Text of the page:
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Regulatory guide - Primary duty of care

For: Employers and managers Information seekers

We publish this regulatory guide to assist the organisations and entities we regulate.


The 'health and safety duties' found in sections 19–29 are the core duties imposed by the Work Health and Safety Act 2011 (WHS Act).

They include the so-called 'primary duty of care' imposed on 'persons conducting a business or undertaking' (PCBU) by section 19 of the WHS Act.

1. Primary duty of care towards workers

Under section 19(1), a PCBU must ensure, so far as is reasonably practicable,[1] the health and safety of:

  • workers engaged, or caused to be engaged, by the person
  • workers whose activities in carrying out work are influenced or directed by the person

while the workers are at work in the business or undertaking.

Expressions like ‘engaged by the person’, ‘caused to be engaged by the person’ and ‘influenced or directed by the person’ reflect the different relationships a PCBU may have with different types of ‘worker’ within the definition in section 7.

The duty is not defined in terms of presence at a particular workplace. Instead, the duty relates to the health and safety of workers when they are ‘at work’.

For some specific types of worker who have certain statutory duties or functions, section 7 provides that the worker is ‘at work’ throughout the time when the worker is on duty or lawfully performing the relevant functions, but not otherwise.[2]

However, there is no general definition of ‘at work’ in the WHS Act. While a ‘workplace’ is defined to include a place where a worker goes, or is likely to be, while at work,[3] it is possible that a worker could be at a workplace without being ‘at work’.

While it is not possible to state definitively when a worker is ‘at work’, a reasonable approach, derived from words in section 7, is to say that a worker is ‘at work’ in relation to a PCBU when he or she is performing the duties or functions for which the worker was engaged or caused to be engaged by the PCBU or is carrying out work under the PCBU’s influence or direction.

2. Primary duty of care towards other persons

Section 19(2) requires a PCBU to ensure, so far as is reasonably practicable,[4] that the health and safety of other persons—for example, persons other than the workers protected under section 19(1)—is not put at risk from work carried out as part of the conduct of the business or undertaking.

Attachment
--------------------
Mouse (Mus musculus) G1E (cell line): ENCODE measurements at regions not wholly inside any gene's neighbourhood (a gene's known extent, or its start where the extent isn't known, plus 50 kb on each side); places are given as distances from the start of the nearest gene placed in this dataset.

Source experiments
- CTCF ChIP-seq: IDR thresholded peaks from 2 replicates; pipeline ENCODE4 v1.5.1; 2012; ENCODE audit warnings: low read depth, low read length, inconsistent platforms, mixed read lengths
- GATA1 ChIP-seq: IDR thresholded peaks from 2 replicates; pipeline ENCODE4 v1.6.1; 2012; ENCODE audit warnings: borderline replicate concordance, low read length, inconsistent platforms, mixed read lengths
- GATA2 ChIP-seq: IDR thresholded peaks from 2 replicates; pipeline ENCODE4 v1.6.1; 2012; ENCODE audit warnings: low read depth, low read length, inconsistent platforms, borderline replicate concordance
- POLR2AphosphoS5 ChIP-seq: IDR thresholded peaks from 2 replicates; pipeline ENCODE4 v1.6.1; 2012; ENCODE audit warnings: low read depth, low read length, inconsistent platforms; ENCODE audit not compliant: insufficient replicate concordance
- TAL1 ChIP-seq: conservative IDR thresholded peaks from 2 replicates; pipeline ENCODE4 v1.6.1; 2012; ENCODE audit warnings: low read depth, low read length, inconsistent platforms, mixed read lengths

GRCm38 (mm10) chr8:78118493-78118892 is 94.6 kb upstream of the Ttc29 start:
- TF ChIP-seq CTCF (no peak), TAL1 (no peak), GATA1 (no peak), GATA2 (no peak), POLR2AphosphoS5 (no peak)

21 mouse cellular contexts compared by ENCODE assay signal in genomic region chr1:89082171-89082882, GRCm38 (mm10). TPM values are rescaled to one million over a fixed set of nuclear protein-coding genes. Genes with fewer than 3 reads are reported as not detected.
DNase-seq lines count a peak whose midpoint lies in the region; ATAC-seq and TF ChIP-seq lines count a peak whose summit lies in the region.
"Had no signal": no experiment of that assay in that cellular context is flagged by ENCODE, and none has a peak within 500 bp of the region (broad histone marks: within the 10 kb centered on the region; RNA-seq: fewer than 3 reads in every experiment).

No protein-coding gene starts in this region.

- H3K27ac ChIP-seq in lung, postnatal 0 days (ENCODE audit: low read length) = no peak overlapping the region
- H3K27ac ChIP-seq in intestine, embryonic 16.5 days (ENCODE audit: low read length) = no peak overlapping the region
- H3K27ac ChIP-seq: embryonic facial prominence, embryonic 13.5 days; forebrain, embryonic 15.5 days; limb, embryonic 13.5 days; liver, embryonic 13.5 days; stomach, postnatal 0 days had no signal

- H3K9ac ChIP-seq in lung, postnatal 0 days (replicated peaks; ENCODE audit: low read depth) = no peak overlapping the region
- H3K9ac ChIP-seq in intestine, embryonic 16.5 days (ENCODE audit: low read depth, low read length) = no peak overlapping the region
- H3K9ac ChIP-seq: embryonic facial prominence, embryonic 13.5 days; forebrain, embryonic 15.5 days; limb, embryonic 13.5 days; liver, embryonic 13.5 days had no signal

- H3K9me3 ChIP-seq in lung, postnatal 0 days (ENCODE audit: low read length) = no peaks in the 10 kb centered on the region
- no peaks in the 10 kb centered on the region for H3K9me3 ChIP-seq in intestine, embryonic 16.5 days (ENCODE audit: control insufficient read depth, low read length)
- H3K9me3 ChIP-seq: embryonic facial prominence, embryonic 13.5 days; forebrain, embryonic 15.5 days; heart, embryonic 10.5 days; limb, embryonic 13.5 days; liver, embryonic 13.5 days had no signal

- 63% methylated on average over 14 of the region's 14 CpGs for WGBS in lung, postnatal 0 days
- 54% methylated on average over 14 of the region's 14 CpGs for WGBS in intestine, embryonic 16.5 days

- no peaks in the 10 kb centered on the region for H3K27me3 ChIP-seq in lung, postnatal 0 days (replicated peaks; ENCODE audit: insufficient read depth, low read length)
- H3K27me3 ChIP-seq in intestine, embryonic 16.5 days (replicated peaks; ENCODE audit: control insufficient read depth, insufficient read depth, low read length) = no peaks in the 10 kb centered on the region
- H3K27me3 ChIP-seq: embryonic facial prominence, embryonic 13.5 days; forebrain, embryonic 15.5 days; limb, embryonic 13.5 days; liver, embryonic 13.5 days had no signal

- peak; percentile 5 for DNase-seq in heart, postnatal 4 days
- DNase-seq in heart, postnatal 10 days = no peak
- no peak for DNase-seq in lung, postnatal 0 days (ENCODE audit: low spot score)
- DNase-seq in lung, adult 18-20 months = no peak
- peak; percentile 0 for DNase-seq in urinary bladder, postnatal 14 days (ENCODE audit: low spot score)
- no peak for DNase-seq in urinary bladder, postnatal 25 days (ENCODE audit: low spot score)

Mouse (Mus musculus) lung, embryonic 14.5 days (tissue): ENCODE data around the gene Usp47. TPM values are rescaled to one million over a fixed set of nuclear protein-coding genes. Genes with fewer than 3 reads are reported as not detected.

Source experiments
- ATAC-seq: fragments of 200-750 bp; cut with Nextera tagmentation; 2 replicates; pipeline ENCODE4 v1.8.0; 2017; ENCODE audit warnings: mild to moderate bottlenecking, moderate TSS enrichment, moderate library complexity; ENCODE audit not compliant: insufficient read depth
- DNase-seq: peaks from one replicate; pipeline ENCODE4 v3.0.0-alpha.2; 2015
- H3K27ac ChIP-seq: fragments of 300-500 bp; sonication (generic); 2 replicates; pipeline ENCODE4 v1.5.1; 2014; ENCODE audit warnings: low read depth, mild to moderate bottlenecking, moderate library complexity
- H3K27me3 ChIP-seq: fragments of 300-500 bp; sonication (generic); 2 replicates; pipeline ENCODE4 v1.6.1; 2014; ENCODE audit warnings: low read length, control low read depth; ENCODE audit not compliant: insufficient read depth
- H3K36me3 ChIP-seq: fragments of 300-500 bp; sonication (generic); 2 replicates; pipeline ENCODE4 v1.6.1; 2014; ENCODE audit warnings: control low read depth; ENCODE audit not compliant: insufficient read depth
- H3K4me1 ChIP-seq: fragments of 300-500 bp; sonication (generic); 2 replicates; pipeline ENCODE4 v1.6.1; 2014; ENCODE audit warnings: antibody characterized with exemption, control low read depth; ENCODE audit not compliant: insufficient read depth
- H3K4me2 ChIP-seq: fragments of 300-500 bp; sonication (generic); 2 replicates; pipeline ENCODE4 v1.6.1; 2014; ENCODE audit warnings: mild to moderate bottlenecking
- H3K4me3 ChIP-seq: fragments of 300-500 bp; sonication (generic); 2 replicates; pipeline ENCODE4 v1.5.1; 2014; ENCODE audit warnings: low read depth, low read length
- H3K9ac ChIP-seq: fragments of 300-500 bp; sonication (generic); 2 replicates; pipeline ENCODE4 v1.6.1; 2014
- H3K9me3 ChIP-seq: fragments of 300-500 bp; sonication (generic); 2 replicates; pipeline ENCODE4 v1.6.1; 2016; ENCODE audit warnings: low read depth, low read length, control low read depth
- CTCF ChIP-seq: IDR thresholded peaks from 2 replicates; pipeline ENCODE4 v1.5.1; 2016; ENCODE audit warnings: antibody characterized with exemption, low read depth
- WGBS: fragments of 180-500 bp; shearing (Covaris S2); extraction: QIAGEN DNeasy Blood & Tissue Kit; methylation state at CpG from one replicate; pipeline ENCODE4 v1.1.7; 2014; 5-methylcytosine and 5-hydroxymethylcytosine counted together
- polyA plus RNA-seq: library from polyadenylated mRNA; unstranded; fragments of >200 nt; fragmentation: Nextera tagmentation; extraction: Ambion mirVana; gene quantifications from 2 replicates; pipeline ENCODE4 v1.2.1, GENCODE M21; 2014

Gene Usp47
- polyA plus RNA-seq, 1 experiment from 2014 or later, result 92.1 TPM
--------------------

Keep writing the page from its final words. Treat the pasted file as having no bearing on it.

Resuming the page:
Again, the duty is not referable to a particular workplace. Rather, the duty to other persons relates to risks to health and safety ‘from work’. These words are not defined in the WHS Act. Depending on their scope, section 19(2) could potentially apply in a broad-ranging way.

In practical terms, however, there may be few risks relating to other persons that a PCBU would not need to consider in relation to workers.

3. Primary duty of care: specific measures

Section 19(3) sets out some more specific measures that a PCBU is required to take. In particular, the PCBU must ensure, so far as is reasonably practicable:

  • the provision and maintenance of a work environment without risks to health and safety
  • the provision and maintenance of safe plant and structures
  • the provision and maintenance of safe systems of work
  • the safe use, handling and storage of plant, structures and substances
  • the provision of adequate facilities for the welfare at work of workers in carrying out work for the business or undertaking, including ensuring access to those facilities
  • the provision of any information, training, instruction or supervision that is necessary to protect all persons from risks to their health and safety arising from work carried out as part of the conduct of the business or undertaking
  • that the health of workers and the conditions at the workplace are monitored for the purpose of preventing illness or injury of workers arising from the conduct of the business or undertaking.